May 23, 2017
A change to the net neutrality rules will change online marketing
The Net Neutrality Debate Consumes the Web
Almost lost in the political controversies of last week was an announcement by the FCC to officially propose an order that would eliminate net neutrality rules. While this has sparked a freedom-of-speech firestorm, it also has the potential to severely impact online marketing.
Net neutrality is the principle that ISPs should allow all types of traffic equal access to their networks. In the United States, it has been upheld by the FCC’s classification of broadband as a telecomms service, making it subject to the provisions of Title II of the 1934 Communications Act.
The proposed rule would remove this classification, giving the FCC broad powers to regulate ISPs. Put quite simply, the change could eliminate equal footing for web access, inherently increasing costs brands if they need to pay ISP fees to fast-lane their content. Such a result could force online marketers to spend more on sites with greater traffic.
“Ad networks and ESPs [email service providers] that use content-delivery networks for images, video and audio — in addition to the network traffic they create with their primary marketing traffic — would have to negotiate with ISPs to ensure their traffic is handled through the fast-lane — a priority, given that consumers would not have the patience to wait for marketing content, and because clients want to ensure their ads are being displayed when the consumer is looking,” says John Landsman, director of strategy and analytics at eDataSource.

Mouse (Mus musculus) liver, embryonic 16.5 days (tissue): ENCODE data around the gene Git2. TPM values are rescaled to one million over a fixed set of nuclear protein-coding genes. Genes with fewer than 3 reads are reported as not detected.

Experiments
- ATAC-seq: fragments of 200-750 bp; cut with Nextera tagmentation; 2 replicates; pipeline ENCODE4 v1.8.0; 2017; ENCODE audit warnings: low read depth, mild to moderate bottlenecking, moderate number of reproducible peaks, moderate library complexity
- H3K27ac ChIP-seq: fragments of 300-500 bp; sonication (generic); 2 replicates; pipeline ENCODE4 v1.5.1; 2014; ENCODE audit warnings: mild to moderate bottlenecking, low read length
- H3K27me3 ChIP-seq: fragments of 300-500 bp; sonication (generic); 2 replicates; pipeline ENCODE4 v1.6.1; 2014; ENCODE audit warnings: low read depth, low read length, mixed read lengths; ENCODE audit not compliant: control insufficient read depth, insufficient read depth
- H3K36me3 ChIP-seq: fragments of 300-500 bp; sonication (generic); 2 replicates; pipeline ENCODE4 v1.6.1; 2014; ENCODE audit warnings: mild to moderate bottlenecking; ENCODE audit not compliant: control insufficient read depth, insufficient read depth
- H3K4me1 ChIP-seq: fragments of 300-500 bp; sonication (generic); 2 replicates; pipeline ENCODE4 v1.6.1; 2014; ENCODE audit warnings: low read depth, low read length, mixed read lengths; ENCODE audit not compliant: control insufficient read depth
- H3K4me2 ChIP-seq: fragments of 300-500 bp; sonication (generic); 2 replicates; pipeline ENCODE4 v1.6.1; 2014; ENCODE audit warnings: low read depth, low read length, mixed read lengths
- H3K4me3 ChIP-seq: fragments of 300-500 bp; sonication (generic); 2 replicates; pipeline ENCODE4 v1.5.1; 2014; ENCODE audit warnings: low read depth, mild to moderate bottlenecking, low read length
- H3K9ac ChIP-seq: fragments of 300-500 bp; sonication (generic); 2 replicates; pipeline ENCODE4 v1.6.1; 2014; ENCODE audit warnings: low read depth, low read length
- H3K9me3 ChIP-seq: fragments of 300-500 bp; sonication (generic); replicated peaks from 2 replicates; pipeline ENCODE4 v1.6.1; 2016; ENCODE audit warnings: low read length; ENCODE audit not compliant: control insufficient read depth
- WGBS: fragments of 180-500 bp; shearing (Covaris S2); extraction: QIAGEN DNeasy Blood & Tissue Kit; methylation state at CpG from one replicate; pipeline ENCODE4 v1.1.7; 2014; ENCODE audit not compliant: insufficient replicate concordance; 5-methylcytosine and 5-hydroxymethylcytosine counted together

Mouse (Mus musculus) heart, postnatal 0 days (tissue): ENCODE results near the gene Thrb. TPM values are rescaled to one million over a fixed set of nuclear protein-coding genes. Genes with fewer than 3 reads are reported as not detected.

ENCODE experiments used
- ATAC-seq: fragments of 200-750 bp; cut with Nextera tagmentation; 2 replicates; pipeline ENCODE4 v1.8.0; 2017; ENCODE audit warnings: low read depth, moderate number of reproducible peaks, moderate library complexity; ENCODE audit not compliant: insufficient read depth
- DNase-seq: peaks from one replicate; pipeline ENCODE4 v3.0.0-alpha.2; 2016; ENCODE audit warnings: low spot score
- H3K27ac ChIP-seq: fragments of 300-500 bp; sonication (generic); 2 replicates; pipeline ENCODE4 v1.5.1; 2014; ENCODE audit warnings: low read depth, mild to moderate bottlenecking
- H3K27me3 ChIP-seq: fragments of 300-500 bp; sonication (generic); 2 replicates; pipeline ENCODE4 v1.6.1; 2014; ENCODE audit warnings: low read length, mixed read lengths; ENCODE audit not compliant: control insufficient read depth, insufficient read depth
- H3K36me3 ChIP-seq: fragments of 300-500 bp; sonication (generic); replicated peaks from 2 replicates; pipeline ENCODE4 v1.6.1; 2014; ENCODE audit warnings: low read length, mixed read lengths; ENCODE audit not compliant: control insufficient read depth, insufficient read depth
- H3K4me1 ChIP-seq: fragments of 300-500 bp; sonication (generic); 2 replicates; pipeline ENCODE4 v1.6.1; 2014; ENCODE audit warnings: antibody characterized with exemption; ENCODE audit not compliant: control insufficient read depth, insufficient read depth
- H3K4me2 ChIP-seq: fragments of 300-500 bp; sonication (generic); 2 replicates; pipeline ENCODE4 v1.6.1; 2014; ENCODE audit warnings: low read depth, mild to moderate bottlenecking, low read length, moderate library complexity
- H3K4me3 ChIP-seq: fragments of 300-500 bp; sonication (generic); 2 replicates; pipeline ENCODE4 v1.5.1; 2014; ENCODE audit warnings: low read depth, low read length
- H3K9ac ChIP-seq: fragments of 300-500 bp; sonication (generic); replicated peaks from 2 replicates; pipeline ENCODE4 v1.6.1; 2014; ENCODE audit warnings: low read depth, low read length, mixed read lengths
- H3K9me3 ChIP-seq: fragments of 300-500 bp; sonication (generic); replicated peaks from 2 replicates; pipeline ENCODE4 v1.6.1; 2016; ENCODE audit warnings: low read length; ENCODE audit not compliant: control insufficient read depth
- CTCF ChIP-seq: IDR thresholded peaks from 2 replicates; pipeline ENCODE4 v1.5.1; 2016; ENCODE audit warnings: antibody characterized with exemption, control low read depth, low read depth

According to Justin Anovick, VP of product at Episerver, the issues that stem from such a proposal change could have even greater implications on online marketing.
“If the web becomes a pay-for-performance utility, then it will force marketers to invest more in channels that they control such as their own websites,” says Anovick.
Under the current regulations, Anovick says, ISPs cannot control the access and visibility of content, and consumers are led to content either organically, through search, or through an ad.
“But a change in the laws could make getting the right content in front of the right consumer more difficult, if not more expensive,” says Anovick. “In effect, rollbacks to net neutrality will make the content living on a brand’s site that much more important than it is today.”
There are those, however, that see the proposal as a potential push to enhance ad placement.
Take Mark Sullivan, director of demand generation at CallRail, who admittedly does not see the “net neutrality rollback as a good thing,” but hopes it could improve the digital ad experience.
“With the changing ISP rules, recent ad scandals and the growing adoption of ad-blockers, there’s a growing incentive for the private sector to improve the digital ad experience,” says Sullivan.
This improvement of digital experiences, Landsman says, could result in the improvement of not only broadband access but digital marketing.
“Opponents of net neutrality extrapolate this situation into improving overall broadband access in the US, stemming from this increased competition,” says Landsman. “For digital marketing, this would mean faster delivery of content, and with faster broadband, richer media, but most likely for a fee.”
So, wherever your allegiances lie or whatever you believe may happen, one thing appears for sure: A change to the net neutrality rules will change online marketing.